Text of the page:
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November 4, 1968

Thiazide-Induced Hypokalemia With Associated Major Ventricular Arrhythmias: Report of a Case and Comment on Therapeutic Use of Bretylium

Author Affiliations

From the departments of internal medicine. Charles T. Miller Hospital, St. Paul, and University of Minnesota Medical School, Minneapolis.

JAMA. 1968;206(6):1302-1304. doi:10.1001/jama.1968.03150060076022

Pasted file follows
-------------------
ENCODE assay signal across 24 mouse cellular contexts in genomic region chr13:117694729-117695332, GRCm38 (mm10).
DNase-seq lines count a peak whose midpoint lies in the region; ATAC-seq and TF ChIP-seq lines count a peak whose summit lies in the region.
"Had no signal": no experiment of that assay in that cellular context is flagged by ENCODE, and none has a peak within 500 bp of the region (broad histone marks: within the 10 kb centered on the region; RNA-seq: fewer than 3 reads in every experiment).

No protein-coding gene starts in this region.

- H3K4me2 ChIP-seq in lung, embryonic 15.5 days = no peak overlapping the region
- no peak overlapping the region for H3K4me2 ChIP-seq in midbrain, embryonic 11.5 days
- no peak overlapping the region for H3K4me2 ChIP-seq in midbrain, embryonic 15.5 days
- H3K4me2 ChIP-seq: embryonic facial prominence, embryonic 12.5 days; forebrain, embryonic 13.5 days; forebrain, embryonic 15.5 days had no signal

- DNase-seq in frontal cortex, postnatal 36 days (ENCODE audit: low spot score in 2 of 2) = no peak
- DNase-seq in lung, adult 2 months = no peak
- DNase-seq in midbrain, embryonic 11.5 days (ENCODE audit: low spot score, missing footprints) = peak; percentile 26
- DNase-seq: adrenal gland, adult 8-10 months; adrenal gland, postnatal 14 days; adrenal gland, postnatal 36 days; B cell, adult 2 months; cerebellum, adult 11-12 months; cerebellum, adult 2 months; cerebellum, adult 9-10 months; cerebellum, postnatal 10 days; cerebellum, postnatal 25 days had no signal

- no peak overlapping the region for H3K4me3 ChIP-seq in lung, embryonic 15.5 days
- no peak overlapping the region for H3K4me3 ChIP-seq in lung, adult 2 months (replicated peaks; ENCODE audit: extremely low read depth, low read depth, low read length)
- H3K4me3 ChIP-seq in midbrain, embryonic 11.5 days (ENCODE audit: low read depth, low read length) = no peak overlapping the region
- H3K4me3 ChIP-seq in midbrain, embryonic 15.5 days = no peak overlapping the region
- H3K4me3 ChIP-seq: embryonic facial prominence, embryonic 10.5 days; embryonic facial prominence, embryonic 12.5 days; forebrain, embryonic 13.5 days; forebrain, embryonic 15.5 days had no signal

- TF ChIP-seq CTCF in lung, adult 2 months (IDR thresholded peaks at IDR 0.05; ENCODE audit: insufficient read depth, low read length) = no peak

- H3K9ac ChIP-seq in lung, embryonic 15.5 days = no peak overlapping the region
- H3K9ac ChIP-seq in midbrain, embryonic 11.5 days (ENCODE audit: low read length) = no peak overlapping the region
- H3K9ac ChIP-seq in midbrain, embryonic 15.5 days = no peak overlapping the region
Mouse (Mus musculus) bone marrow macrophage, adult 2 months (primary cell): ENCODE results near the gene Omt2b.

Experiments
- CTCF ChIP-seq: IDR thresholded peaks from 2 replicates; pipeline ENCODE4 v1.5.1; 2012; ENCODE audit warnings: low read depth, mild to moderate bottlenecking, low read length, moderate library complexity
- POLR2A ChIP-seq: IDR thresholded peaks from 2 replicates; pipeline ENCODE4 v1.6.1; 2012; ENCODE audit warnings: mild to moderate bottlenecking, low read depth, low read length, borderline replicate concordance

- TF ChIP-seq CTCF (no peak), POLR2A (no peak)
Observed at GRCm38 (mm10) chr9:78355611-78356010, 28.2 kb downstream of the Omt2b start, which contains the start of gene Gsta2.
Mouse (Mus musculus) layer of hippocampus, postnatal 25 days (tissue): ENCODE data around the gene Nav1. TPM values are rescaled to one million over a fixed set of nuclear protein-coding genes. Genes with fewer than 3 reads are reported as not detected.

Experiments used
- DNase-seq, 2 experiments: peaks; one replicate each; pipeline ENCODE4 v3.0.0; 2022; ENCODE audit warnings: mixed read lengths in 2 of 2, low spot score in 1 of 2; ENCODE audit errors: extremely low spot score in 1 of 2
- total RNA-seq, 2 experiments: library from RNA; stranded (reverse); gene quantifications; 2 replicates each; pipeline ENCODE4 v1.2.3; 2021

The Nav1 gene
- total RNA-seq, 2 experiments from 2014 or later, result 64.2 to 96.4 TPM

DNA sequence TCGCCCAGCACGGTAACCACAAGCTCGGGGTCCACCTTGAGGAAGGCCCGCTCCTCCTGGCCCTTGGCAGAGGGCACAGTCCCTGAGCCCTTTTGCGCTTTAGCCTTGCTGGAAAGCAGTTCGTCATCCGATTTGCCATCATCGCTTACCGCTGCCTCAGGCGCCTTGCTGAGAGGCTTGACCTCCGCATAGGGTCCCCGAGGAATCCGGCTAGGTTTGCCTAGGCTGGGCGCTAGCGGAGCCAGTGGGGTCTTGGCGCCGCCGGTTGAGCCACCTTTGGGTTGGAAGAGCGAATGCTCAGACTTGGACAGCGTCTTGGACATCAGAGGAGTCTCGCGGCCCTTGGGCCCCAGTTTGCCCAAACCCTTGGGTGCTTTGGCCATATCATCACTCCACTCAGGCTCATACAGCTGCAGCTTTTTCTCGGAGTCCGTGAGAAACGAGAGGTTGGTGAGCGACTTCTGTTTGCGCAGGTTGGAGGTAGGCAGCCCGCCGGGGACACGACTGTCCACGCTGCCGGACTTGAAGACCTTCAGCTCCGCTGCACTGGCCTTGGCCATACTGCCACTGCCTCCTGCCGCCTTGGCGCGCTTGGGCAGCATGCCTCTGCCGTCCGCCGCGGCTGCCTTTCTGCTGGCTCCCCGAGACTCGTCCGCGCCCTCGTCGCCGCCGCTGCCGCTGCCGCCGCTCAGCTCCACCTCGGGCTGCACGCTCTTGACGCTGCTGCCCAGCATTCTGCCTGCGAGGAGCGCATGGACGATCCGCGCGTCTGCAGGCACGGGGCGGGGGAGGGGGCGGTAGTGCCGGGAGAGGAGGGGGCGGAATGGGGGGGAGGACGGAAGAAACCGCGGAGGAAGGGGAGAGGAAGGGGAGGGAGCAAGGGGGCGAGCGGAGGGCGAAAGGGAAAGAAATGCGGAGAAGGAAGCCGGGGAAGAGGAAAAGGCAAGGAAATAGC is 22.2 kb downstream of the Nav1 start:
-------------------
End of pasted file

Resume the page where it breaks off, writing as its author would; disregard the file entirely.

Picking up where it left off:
A 48-year-old woman survived multiple episodes of ventricular tachycardia, flutter, and fibrillation which were associated with a profound thiazide-induced hypokalemia. The significant features of the case are (1) the dosage of hydrochlorothiazide was quite modest, (2) the patient had no known underlying heart disease and was not receiving digitalis, and (3) the arrhythmias were remarkably refractory to the usual therapeutic measures. When recurring ventricular tachyarrhythmias could not be controlled with quinidine sulfate, procainamide hydrochloride diphenylhydantoin sodium, and lidocaine hydrochloride, treatment with bretylium tosylate was instituted. No further episodes occurred thereafter, and it was possible to discontinue this agent without ventricular automatism after potassium repletion had been accomplished. Bretylium appears to be a new and effective agent for the control of major ventricular arrhythmias.